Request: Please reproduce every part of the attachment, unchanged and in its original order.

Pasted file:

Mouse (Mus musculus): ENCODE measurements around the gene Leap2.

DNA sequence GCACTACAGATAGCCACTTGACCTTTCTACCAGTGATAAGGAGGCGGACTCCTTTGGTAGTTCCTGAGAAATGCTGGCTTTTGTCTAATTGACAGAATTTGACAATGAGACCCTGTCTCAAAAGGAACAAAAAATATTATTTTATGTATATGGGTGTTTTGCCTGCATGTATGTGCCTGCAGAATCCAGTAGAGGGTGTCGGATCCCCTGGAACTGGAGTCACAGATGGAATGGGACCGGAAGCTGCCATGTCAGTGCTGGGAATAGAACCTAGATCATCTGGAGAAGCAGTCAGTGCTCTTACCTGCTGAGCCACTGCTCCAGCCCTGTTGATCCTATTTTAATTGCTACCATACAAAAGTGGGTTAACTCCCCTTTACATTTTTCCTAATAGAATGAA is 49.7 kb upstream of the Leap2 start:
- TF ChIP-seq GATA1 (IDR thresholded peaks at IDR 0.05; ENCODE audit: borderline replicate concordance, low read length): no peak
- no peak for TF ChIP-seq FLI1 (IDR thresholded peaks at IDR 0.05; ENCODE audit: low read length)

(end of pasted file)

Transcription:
Mouse (Mus musculus): ENCODE measurements around the gene Leap2.

DNA sequence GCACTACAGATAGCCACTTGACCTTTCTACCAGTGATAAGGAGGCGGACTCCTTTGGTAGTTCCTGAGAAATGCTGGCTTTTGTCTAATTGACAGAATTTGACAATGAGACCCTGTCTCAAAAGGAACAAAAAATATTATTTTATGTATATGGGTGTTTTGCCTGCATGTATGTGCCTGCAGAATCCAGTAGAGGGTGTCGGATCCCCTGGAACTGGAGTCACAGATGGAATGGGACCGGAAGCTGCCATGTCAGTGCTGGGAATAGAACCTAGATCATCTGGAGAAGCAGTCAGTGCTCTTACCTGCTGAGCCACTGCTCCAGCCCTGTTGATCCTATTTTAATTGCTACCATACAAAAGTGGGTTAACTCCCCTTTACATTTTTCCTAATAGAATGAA is 49.7 kb upstream of the Leap2 start:
- TF ChIP-seq GATA1 (IDR thresholded peaks at IDR 0.05; ENCODE audit: borderline replicate concordance, low read length): no peak
- no peak for TF ChIP-seq FLI1 (IDR thresholded peaks at IDR 0.05; ENCODE audit: low read length)